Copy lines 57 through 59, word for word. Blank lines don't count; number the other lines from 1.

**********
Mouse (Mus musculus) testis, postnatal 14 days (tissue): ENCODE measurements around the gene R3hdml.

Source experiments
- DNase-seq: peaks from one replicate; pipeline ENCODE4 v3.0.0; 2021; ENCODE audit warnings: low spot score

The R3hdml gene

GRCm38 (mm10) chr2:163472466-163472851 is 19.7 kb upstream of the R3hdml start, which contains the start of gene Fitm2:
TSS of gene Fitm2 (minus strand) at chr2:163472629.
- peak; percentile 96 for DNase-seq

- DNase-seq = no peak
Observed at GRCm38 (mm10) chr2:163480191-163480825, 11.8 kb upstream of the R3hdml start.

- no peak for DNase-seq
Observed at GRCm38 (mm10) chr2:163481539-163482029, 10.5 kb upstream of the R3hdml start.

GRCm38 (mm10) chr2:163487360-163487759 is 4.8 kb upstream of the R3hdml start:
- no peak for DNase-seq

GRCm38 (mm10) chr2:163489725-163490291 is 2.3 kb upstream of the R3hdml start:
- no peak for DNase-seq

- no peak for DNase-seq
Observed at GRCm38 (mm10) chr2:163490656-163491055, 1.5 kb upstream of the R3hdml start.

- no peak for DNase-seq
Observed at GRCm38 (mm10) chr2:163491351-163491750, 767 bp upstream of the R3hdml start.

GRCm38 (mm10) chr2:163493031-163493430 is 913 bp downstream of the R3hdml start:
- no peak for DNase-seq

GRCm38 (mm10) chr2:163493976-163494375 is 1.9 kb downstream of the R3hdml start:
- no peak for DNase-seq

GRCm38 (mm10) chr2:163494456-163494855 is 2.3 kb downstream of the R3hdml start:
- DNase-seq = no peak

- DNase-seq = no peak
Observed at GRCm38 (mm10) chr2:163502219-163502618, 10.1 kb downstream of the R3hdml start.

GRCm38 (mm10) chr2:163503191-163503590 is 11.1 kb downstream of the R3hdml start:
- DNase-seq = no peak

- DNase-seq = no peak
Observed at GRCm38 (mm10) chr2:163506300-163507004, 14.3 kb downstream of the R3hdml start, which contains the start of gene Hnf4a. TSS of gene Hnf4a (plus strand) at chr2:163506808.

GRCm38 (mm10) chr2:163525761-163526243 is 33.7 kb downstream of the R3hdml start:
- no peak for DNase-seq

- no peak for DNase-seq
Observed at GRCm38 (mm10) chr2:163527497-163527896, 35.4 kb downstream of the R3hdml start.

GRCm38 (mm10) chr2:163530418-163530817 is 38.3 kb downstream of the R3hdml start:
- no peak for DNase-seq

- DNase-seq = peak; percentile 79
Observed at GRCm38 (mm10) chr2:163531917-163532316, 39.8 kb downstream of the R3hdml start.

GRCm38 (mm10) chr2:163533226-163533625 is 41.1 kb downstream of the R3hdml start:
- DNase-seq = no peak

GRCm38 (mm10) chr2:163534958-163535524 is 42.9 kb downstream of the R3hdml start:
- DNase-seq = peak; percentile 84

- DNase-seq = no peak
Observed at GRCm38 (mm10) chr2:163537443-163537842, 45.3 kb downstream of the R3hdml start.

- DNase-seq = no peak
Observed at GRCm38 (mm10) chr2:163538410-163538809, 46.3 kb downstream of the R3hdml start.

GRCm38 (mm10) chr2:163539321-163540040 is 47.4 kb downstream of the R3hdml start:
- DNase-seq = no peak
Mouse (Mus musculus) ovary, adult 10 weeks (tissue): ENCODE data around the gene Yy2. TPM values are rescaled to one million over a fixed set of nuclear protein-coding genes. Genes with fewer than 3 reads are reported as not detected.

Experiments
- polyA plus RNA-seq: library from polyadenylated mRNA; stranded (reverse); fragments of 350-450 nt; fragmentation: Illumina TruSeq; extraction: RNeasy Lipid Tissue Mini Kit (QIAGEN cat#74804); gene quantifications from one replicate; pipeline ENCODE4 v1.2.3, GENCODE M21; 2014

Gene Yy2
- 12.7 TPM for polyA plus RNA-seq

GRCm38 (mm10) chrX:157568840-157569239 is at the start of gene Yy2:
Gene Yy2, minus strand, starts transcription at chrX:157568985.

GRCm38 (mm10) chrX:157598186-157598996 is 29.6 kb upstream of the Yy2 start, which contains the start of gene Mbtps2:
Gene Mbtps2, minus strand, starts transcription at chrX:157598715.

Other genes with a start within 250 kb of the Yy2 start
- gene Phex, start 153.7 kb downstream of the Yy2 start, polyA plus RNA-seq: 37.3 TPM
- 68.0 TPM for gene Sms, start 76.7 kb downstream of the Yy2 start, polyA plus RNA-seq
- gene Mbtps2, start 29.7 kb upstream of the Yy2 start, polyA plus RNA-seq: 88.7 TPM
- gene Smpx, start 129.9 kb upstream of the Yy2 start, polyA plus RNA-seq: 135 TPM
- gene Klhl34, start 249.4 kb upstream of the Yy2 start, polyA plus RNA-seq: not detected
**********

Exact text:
GRCm38 (mm10) chrX:157598186-157598996 is 29.6 kb upstream of the Yy2 start, which contains the start of gene Mbtps2:
Gene Mbtps2, minus strand, starts transcription at chrX:157598715.

Other genes with a start within 250 kb of the Yy2 start